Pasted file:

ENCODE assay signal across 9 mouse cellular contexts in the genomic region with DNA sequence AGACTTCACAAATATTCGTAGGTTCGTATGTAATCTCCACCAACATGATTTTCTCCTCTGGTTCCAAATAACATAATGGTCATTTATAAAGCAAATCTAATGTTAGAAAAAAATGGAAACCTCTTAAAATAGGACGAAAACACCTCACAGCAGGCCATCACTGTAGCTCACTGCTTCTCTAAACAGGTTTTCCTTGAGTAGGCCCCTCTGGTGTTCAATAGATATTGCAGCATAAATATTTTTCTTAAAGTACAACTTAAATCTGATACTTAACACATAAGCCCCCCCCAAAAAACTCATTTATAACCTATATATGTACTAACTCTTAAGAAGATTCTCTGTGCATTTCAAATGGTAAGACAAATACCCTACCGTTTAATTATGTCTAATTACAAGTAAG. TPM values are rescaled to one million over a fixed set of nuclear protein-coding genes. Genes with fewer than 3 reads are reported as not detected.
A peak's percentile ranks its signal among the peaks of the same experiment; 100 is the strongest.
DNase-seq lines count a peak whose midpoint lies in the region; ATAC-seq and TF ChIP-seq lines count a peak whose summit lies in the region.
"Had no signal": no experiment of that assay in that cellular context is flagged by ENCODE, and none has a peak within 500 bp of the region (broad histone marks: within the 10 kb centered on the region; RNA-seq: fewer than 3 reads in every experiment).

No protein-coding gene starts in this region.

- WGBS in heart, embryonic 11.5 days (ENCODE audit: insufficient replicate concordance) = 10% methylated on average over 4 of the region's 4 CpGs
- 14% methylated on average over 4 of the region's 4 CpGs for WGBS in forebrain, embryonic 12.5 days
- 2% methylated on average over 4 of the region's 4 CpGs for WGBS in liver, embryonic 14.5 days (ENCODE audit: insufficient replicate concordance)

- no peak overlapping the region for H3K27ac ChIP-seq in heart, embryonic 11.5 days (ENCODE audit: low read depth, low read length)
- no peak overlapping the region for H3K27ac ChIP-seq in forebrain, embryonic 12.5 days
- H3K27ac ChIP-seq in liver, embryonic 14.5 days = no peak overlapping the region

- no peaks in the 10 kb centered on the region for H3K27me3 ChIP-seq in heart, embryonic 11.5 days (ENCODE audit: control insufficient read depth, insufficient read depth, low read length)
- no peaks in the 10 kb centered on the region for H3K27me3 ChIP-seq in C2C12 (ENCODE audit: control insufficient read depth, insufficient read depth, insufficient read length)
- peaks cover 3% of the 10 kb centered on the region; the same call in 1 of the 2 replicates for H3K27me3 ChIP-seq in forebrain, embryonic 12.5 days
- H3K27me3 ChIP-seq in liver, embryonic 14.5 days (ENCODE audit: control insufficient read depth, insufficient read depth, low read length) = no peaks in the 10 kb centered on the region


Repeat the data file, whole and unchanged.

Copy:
ENCODE assay signal across 9 mouse cellular contexts in the genomic region with DNA sequence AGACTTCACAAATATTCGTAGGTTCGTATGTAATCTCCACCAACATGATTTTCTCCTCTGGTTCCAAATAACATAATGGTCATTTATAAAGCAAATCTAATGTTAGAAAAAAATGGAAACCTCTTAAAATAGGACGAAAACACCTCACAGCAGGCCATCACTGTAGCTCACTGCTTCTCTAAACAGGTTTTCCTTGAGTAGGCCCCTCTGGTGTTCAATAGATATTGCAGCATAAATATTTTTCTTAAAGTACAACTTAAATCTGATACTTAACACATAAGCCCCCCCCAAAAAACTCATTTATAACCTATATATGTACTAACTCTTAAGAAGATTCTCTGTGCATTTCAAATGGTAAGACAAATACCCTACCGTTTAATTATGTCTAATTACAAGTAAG. TPM values are rescaled to one million over a fixed set of nuclear protein-coding genes. Genes with fewer than 3 reads are reported as not detected.
A peak's percentile ranks its signal among the peaks of the same experiment; 100 is the strongest.
DNase-seq lines count a peak whose midpoint lies in the region; ATAC-seq and TF ChIP-seq lines count a peak whose summit lies in the region.
"Had no signal": no experiment of that assay in that cellular context is flagged by ENCODE, and none has a peak within 500 bp of the region (broad histone marks: within the 10 kb centered on the region; RNA-seq: fewer than 3 reads in every experiment).

No protein-coding gene starts in this region.

- WGBS in heart, embryonic 11.5 days (ENCODE audit: insufficient replicate concordance) = 10% methylated on average over 4 of the region's 4 CpGs
- 14% methylated on average over 4 of the region's 4 CpGs for WGBS in forebrain, embryonic 12.5 days
- 2% methylated on average over 4 of the region's 4 CpGs for WGBS in liver, embryonic 14.5 days (ENCODE audit: insufficient replicate concordance)

- no peak overlapping the region for H3K27ac ChIP-seq in heart, embryonic 11.5 days (ENCODE audit: low read depth, low read length)
- no peak overlapping the region for H3K27ac ChIP-seq in forebrain, embryonic 12.5 days
- H3K27ac ChIP-seq in liver, embryonic 14.5 days = no peak overlapping the region

- no peaks in the 10 kb centered on the region for H3K27me3 ChIP-seq in heart, embryonic 11.5 days (ENCODE audit: control insufficient read depth, insufficient read depth, low read length)
- no peaks in the 10 kb centered on the region for H3K27me3 ChIP-seq in C2C12 (ENCODE audit: control insufficient read depth, insufficient read depth, insufficient read length)
- peaks cover 3% of the 10 kb centered on the region; the same call in 1 of the 2 replicates for H3K27me3 ChIP-seq in forebrain, embryonic 12.5 days
- H3K27me3 ChIP-seq in liver, embryonic 14.5 days (ENCODE audit: control insufficient read depth, insufficient read depth, low read length) = no peaks in the 10 kb centered on the region